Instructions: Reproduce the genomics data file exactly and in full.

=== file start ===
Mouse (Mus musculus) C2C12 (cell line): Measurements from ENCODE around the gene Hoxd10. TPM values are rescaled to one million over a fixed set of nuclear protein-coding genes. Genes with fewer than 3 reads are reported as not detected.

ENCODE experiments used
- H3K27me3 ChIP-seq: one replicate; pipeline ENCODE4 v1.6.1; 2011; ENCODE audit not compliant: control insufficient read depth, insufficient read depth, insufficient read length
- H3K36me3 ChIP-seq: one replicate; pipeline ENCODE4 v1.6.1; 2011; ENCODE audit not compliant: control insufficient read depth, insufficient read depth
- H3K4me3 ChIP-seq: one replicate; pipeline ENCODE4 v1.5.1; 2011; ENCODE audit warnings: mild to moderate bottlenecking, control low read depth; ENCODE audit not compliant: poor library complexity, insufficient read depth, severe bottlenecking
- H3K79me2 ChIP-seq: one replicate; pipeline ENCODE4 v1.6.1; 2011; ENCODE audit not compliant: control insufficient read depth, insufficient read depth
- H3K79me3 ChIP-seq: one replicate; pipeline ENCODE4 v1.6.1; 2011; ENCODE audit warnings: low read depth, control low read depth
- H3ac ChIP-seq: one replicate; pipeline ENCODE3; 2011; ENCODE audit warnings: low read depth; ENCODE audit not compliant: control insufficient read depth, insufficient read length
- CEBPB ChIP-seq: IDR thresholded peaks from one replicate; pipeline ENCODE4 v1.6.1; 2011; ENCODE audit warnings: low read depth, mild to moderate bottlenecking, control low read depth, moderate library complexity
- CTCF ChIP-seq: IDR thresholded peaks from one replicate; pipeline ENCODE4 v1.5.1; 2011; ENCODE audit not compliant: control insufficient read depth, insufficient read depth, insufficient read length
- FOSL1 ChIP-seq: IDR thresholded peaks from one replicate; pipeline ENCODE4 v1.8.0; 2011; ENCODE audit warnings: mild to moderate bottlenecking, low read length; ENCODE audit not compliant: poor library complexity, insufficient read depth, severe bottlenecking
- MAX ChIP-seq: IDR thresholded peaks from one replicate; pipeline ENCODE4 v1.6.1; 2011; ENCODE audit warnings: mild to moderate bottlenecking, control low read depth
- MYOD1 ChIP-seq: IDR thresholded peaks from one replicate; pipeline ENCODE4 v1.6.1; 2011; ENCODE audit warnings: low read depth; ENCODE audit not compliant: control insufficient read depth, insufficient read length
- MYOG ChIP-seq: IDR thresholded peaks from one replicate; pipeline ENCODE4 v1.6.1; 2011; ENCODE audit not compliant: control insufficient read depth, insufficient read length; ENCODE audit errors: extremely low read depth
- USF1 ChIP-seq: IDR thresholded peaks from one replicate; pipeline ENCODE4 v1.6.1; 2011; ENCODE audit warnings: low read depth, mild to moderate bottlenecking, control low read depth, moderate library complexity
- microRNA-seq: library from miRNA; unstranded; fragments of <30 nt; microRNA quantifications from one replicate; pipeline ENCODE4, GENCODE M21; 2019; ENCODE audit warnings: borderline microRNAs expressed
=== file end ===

Mouse (Mus musculus) C2C12 (cell line): Measurements from ENCODE around the gene Hoxd10. TPM values are rescaled to one million over a fixed set of nuclear protein-coding genes. Genes with fewer than 3 reads are reported as not detected.

ENCODE experiments used
- H3K27me3 ChIP-seq: one replicate; pipeline ENCODE4 v1.6.1; 2011; ENCODE audit not compliant: control insufficient read depth, insufficient read depth, insufficient read length
- H3K36me3 ChIP-seq: one replicate; pipeline ENCODE4 v1.6.1; 2011; ENCODE audit not compliant: control insufficient read depth, insufficient read depth
- H3K4me3 ChIP-seq: one replicate; pipeline ENCODE4 v1.5.1; 2011; ENCODE audit warnings: mild to moderate bottlenecking, control low read depth; ENCODE audit not compliant: poor library complexity, insufficient read depth, severe bottlenecking
- H3K79me2 ChIP-seq: one replicate; pipeline ENCODE4 v1.6.1; 2011; ENCODE audit not compliant: control insufficient read depth, insufficient read depth
- H3K79me3 ChIP-seq: one replicate; pipeline ENCODE4 v1.6.1; 2011; ENCODE audit warnings: low read depth, control low read depth
- H3ac ChIP-seq: one replicate; pipeline ENCODE3; 2011; ENCODE audit warnings: low read depth; ENCODE audit not compliant: control insufficient read depth, insufficient read length
- CEBPB ChIP-seq: IDR thresholded peaks from one replicate; pipeline ENCODE4 v1.6.1; 2011; ENCODE audit warnings: low read depth, mild to moderate bottlenecking, control low read depth, moderate library complexity
- CTCF ChIP-seq: IDR thresholded peaks from one replicate; pipeline ENCODE4 v1.5.1; 2011; ENCODE audit not compliant: control insufficient read depth, insufficient read depth, insufficient read length
- FOSL1 ChIP-seq: IDR thresholded peaks from one replicate; pipeline ENCODE4 v1.8.0; 2011; ENCODE audit warnings: mild to moderate bottlenecking, low read length; ENCODE audit not compliant: poor library complexity, insufficient read depth, severe bottlenecking
- MAX ChIP-seq: IDR thresholded peaks from one replicate; pipeline ENCODE4 v1.6.1; 2011; ENCODE audit warnings: mild to moderate bottlenecking, control low read depth
- MYOD1 ChIP-seq: IDR thresholded peaks from one replicate; pipeline ENCODE4 v1.6.1; 2011; ENCODE audit warnings: low read depth; ENCODE audit not compliant: control insufficient read depth, insufficient read length
- MYOG ChIP-seq: IDR thresholded peaks from one replicate; pipeline ENCODE4 v1.6.1; 2011; ENCODE audit not compliant: control insufficient read depth, insufficient read length; ENCODE audit errors: extremely low read depth
- USF1 ChIP-seq: IDR thresholded peaks from one replicate; pipeline ENCODE4 v1.6.1; 2011; ENCODE audit warnings: low read depth, mild to moderate bottlenecking, control low read depth, moderate library complexity
- microRNA-seq: library from miRNA; unstranded; fragments of <30 nt; microRNA quantifications from one replicate; pipeline ENCODE4, GENCODE M21; 2019; ENCODE audit warnings: borderline microRNAs expressed